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Dan Bickley Likes Winning With A Team

“You always want to keep growing and I’ve had people in Chicago over the years ask me, why don’t you come back home? But that feels like going backwards to me.”

Tyler McComas



The Republic

There’s a unique but special history in the city of Chicago when it comes to print media, though it’s hard to pin down exactly why. Maybe it was because both the Chicago Tribune and Chicago Sun-Times were so respected during their heyday, or maybe it was because there were so many iconic writers in the city that brought personality and strong opinions to their columns. Regardless of the main reason, Chicago was truly a great newspaper town for several decades. 

Dan Bickley lived through the golden era of print media in the city. He grew up infatuated with the regular columns from Mike Royko, as did so many other Chicagoans. It was such a memorable experience of his life, that he can still recall the exact smell of the cold newspapers he read at night, after his father brought them home from his shift as a bartender at a Chicago steakhouse. 

Dan Bickley - Arizona Sports

“Every night my father would come home with an armful of newspapers for me,” Bickley said. “Mike Royko had an incredible way of relating to the common person and I thought it was the most liberating and incredible thing I had ever read.”

Needless to say, those nights lit a fire under Bickley. There was no confusion as to what he wanted to do with his life. The newspaper industry was his true passion. 

Fast forward a few years and Bickley is now the guy he always dreamed of being. He was a beat reporter at the Sun-Times and was assigned to cover the early championship runs of Michael Jordan and the Chicago Bulls. The city was on fire. The newspaper industry in the city was on fire. Bickley didn’t want to be anywhere else. 

“I remember covering Bulls games at Chicago Stadium and then driving down to the Sun-Times building to pick up newspapers that were literally hot off the press,” Bickley said. “I would take them to Callahan’s, which was a neighborhood tavern a couple blocks away. I’d walk in at 1:30 in the morning with tomorrow’s paper and people would look at them like they were from another planet. They looked at it with such reverence and they didn’t understand how they could have tomorrow’s paper in their hands while sitting at the bar.”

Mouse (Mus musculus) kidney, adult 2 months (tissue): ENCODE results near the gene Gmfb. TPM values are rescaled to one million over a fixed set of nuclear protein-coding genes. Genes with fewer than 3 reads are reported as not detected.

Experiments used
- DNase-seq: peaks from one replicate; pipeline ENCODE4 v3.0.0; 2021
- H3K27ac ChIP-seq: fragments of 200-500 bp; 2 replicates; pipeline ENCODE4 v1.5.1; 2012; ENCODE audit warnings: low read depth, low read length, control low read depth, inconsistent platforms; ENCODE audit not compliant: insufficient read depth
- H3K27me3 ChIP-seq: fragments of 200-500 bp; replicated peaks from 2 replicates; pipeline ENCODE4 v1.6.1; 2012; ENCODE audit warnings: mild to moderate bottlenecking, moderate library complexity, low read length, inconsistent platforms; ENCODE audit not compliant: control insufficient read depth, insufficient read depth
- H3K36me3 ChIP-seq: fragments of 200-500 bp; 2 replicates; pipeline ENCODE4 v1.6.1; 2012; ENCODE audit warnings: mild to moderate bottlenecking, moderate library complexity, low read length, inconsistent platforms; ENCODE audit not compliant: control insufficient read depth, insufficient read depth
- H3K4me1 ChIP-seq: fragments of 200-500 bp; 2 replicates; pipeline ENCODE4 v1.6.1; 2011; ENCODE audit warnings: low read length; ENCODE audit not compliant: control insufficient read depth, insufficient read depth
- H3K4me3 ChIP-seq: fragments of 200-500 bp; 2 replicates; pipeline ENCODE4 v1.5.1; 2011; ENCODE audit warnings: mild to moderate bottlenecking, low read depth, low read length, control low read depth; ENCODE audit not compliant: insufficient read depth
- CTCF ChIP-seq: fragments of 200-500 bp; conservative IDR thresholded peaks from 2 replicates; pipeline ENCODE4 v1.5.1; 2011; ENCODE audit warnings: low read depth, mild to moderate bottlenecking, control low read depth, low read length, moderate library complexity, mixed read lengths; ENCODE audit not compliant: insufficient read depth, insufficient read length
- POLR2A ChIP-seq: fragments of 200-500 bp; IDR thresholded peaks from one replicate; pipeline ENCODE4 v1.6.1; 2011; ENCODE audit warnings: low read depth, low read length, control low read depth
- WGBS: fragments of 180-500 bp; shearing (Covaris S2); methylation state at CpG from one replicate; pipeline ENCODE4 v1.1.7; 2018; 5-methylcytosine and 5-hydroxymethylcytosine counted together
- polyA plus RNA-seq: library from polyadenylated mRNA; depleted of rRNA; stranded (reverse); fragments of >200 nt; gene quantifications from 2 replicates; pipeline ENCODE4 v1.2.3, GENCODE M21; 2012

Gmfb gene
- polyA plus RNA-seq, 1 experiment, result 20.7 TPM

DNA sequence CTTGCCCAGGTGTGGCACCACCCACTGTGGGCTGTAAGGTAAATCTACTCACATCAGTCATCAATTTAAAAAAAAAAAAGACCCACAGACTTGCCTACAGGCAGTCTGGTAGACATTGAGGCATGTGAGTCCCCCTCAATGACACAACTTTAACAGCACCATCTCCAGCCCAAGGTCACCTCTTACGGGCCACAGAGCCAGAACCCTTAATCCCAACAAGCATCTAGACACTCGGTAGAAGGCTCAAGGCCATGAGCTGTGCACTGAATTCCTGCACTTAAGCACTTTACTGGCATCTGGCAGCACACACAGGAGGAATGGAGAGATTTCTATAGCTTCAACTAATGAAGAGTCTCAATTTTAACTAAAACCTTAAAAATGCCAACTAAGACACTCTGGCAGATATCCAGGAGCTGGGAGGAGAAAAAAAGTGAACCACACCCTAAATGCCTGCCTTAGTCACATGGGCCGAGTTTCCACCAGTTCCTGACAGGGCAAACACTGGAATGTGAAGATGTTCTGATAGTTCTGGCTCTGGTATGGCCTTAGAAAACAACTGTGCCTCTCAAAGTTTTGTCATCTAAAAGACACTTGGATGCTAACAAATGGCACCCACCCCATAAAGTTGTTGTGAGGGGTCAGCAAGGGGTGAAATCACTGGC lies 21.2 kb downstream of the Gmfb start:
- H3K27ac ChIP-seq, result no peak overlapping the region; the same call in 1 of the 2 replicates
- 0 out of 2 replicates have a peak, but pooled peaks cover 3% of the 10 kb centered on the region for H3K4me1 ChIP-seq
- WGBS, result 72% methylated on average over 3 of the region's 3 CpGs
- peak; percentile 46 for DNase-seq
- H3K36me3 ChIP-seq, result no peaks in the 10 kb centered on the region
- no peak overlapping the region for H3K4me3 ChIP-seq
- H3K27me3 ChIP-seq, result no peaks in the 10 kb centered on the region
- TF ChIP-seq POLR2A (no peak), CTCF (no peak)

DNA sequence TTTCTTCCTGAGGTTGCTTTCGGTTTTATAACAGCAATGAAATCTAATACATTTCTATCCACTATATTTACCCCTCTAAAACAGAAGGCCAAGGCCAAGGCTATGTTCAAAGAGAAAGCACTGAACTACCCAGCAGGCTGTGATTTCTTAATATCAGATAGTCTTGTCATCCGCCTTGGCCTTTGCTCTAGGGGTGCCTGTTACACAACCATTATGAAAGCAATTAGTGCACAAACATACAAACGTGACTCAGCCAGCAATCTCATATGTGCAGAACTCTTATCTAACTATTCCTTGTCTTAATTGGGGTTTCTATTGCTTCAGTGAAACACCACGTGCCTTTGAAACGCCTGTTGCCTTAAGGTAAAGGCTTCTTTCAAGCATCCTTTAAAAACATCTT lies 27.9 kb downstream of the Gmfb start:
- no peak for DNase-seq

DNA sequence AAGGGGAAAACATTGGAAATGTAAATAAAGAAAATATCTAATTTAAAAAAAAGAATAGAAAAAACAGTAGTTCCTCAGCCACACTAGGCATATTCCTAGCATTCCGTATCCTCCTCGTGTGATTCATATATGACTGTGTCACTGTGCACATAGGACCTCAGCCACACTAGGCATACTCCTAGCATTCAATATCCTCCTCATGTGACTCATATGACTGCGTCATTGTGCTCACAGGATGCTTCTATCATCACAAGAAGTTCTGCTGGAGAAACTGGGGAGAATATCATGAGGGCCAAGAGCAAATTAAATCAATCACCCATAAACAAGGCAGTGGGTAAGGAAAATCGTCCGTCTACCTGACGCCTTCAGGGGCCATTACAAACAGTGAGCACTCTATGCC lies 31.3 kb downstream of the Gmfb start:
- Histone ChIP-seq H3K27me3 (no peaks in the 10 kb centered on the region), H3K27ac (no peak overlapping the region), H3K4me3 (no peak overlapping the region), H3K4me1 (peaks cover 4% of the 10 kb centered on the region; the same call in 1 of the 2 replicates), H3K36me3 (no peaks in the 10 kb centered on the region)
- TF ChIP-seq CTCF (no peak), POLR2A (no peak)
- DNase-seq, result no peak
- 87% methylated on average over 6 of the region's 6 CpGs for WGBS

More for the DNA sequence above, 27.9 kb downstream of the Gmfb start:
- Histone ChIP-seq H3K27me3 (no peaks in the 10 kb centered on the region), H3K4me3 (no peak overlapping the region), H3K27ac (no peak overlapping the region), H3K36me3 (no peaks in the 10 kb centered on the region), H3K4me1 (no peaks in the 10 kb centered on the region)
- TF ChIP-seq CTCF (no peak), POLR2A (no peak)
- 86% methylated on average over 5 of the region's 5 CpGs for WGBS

Bickley recalls those years as being magical. A time when people looked at reporters and reporting in journalism as a noble profession. The industry meant a lot to Chicago. So much so, that local newspaper writers were often looked at as celebrities. 

As long as Bickley could remember, he wanted to be a columnist. He was living a great life as a beat reporter in late 90’s Chicago, but being the guy everyone in the city looked forward to reading was a step he always dreamed of. The problem was that writers such as Jay Mariotti and Rick Telander created a heavy log jam at the Sun-Times that made upward mobility hard to see.

“Say what you want about Jay Mariotti, but he lit the town on fire.” Bickley said. “His columns were hard-hitting, they were fearless, they were topical and it really kind of galvanized everything.”

Meanwhile in Phoenix, the city was about to get a new MLB team. The Arizona Diamondbacks would be the fourth pro franchise in town, along with the NBA’s Suns, the NFL’s Cardinals and the NHL’s Coyotes. This meant the local newspaper, The Arizona Republic, needed to hire an additional columnist to the one it already had. Bickley probably thought he would never leave Chicago, but in 1998 he moved to the desert to realize his dream of being a columnist. 

For the guy that had such a deep love and admiration of newspapers, it would be wildly entertaining to tell him in the late 90’s he would someday be doing a daily radio show and writing exclusively online. His reaction would have been priceless, but Bickley is incredibly happy with how his career has turned out. The co-host of Bickley and Marotta and writer for has turned himself into an Arizona institution and one that local sports fans both listen to and read on a daily basis. 

He’s exactly the guy he looked up to as a kid. The only difference is that he traded the cold Chicago wind for the dry heat of the Phoenix desert. 

The Top Things to Do in Phoenix
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“Over the course of time, as you saw the industry start to die, and more to the point, as I started to work for Bonneville, and I started to work for Scott Sutherland and Ryan Hatch, the workplace culture where I’m at is off the charts in a positive way,” Bickley said. “People who work there know there’s no better place to work in Arizona than for Bonneville and those two gentlemen I call my bosses. I started to realize, this is the synergy and this is the energy and the team I really want to be a part of. It kind of made it easy for me to make that transition.”